For starters, DEF and SCR are the superior technologies, but they weren’t ready for mass production in 2003 when EGR came out. EGR is one of the simple and effective ways to reduce the NOx coming out of the engine. The biggest reason EGR is so effective is that it decreases the peak temperature of the combustion flame. It does this through the dilution effect, a thermal effect, and an added mass effect. The dilution effect is a fancy term, which is what it sounds like. The gulp of air that the cylinder takes in is diluted with EGR. The combustion flame has to try harder to find oxygen in the cylinder to burn with. The less oxygen there is, the more ‘left-over’ fuel molecules there are, and soot forms more easily. The “added mass effect” and “thermal effect” work with the dilution effect. When you dilute the intake with something other than burnable oxygen, that something absorbs or takes heat away from combustion. When combustion happens, there is a large release of heat. That heat and pressure is what pushes the piston down. Not all that heat goes into pushing the piston down. It is distributed to the block, pistons, and exhaust, to name a few. The block, pistons, and exhaust absorb heat. Hence, engines get hot. EGR in the cylinder takes heat away and reduces the amount of push on the piston. This is one of the reasons why EGR hurts power and fuel mileage. These three effects reduce cylinder temperature, which reduces NOx formation. Since NOx needs heat and pressure, reducing those components makes it harder to form.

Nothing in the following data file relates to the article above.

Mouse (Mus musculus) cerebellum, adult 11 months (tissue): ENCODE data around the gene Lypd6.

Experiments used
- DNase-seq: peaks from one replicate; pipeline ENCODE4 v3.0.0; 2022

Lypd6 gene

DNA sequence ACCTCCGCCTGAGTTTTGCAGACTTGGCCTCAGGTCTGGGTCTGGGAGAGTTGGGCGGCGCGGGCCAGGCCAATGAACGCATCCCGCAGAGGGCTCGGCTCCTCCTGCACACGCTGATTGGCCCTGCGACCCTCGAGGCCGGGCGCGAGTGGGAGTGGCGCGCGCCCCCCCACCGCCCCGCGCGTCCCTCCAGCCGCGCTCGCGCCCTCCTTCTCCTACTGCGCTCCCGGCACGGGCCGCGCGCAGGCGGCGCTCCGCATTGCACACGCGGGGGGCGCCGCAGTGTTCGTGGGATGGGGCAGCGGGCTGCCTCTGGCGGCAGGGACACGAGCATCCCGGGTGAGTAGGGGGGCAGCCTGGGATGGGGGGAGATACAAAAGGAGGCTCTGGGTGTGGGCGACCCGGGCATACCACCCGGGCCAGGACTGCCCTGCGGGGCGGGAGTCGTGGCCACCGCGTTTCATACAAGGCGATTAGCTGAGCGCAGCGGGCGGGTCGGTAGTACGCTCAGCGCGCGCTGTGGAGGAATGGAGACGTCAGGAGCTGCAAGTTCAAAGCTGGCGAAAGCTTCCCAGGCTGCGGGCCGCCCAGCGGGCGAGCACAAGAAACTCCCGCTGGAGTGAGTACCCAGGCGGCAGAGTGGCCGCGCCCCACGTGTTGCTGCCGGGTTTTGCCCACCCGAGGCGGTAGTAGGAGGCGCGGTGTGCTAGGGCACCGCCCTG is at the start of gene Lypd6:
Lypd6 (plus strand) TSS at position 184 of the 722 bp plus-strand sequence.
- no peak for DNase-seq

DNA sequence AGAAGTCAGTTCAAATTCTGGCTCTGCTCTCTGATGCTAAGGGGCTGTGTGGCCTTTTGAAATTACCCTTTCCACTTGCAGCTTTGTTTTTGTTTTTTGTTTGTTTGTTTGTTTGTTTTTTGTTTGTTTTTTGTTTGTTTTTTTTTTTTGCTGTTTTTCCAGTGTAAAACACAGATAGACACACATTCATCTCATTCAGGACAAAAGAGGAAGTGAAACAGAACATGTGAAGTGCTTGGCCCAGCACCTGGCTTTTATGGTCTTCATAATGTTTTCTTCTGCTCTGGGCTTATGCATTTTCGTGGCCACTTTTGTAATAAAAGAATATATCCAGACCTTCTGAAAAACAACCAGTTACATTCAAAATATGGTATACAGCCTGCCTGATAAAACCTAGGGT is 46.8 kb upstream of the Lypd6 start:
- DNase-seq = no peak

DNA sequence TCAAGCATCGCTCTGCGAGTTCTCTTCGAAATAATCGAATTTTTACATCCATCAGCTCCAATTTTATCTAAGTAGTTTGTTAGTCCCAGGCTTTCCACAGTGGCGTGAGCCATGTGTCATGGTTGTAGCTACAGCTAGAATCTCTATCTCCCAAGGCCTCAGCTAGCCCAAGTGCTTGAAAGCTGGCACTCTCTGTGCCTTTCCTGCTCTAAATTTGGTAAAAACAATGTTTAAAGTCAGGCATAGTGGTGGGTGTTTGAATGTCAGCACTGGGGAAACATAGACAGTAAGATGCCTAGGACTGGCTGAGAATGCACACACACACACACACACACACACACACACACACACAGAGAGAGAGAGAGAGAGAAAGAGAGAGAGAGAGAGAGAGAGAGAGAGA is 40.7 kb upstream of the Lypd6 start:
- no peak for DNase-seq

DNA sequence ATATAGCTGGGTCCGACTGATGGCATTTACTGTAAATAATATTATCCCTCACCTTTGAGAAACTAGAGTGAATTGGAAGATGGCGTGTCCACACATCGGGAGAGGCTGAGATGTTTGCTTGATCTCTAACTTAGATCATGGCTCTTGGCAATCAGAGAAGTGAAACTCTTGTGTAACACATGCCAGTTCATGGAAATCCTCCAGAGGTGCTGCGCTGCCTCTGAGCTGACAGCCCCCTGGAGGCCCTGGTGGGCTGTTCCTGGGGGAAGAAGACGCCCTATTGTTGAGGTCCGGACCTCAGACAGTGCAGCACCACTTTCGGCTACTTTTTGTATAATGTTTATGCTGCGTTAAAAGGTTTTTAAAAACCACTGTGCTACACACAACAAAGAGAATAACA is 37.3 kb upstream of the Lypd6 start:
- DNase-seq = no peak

There are many downsides to utilizing EGR, and the ECM tries its best to manage how much it puts in. OEMs know the downside and only put in what they have to. That is why, in some ways, the introduction of DEF and SCR has been a blessing. Using those technologies means the engine has to eat less of its own…waste. One major issue with using EGR is in the design itself. Most OEMs use a high-pressure EGR system. This system works off the fundamental physics property that pressure will always try to equalize. So, areas of high pressure will flow to areas of low pressure. In the case of an EGR system, the turbocharger generates high pressure in the exhaust manifold, so it will flow into the intake manifold. The more boost your engine makes, the higher the exhaust back pressure to drive EGR into the intake. High exhaust backpressure leads to less performance and fuel mileage; this is a known fact. The other downside we mentioned earlier is the decrease in combustion performance. This decrease in combustion performance also comes with increased particulate matter emissions or soot. Displacing oxygen in the cylinder for exhaust gas, which doesn’t burn with diesel, leads to rich pockets in the cylinder. These rich pockets contain unburned fuel and, if not dealt with, will accumulate and grow into soot particles. The larger particles get trapped in sensors and your DPF. This is why whenever you have an EGR sensor acting up, it will lead to even more issues with soot buildup. Soot oxidation rate, the rate at which soot burns, is affected by EGR, especially in the later stages of combustion. This is where Max Mileage can help. By lowering the temperature at which the soot breaks down, Max Mileage will make soot easier to burn in those later stages. Undoing some of the harm that EGR causes.